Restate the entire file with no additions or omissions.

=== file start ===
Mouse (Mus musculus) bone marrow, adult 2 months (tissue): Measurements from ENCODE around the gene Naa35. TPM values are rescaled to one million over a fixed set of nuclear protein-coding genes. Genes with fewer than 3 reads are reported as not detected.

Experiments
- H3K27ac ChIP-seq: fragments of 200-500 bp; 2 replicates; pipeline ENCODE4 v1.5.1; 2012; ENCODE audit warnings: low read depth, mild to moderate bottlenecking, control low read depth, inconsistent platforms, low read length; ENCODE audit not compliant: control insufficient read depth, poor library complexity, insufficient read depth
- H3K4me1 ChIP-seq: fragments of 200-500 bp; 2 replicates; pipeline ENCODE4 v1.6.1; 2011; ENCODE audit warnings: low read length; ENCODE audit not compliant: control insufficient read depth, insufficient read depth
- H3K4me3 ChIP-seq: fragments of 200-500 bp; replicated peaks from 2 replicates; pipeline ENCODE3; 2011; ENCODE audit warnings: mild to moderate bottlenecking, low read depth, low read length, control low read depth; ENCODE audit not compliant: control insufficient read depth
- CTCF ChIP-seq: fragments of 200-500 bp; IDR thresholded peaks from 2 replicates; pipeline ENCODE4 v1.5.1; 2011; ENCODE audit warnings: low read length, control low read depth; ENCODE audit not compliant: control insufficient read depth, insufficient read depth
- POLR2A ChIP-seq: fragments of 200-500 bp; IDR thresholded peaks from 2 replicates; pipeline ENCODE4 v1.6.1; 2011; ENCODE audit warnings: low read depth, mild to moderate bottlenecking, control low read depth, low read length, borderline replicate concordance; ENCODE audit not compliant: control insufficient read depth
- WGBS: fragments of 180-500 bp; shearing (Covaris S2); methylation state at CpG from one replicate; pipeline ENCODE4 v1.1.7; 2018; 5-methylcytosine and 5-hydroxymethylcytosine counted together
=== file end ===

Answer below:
Mouse (Mus musculus) bone marrow, adult 2 months (tissue): Measurements from ENCODE around the gene Naa35. TPM values are rescaled to one million over a fixed set of nuclear protein-coding genes. Genes with fewer than 3 reads are reported as not detected.

Experiments
- H3K27ac ChIP-seq: fragments of 200-500 bp; 2 replicates; pipeline ENCODE4 v1.5.1; 2012; ENCODE audit warnings: low read depth, mild to moderate bottlenecking, control low read depth, inconsistent platforms, low read length; ENCODE audit not compliant: control insufficient read depth, poor library complexity, insufficient read depth
- H3K4me1 ChIP-seq: fragments of 200-500 bp; 2 replicates; pipeline ENCODE4 v1.6.1; 2011; ENCODE audit warnings: low read length; ENCODE audit not compliant: control insufficient read depth, insufficient read depth
- H3K4me3 ChIP-seq: fragments of 200-500 bp; replicated peaks from 2 replicates; pipeline ENCODE3; 2011; ENCODE audit warnings: mild to moderate bottlenecking, low read depth, low read length, control low read depth; ENCODE audit not compliant: control insufficient read depth
- CTCF ChIP-seq: fragments of 200-500 bp; IDR thresholded peaks from 2 replicates; pipeline ENCODE4 v1.5.1; 2011; ENCODE audit warnings: low read length, control low read depth; ENCODE audit not compliant: control insufficient read depth, insufficient read depth
- POLR2A ChIP-seq: fragments of 200-500 bp; IDR thresholded peaks from 2 replicates; pipeline ENCODE4 v1.6.1; 2011; ENCODE audit warnings: low read depth, mild to moderate bottlenecking, control low read depth, low read length, borderline replicate concordance; ENCODE audit not compliant: control insufficient read depth
- WGBS: fragments of 180-500 bp; shearing (Covaris S2); methylation state at CpG from one replicate; pipeline ENCODE4 v1.1.7; 2018; 5-methylcytosine and 5-hydroxymethylcytosine counted together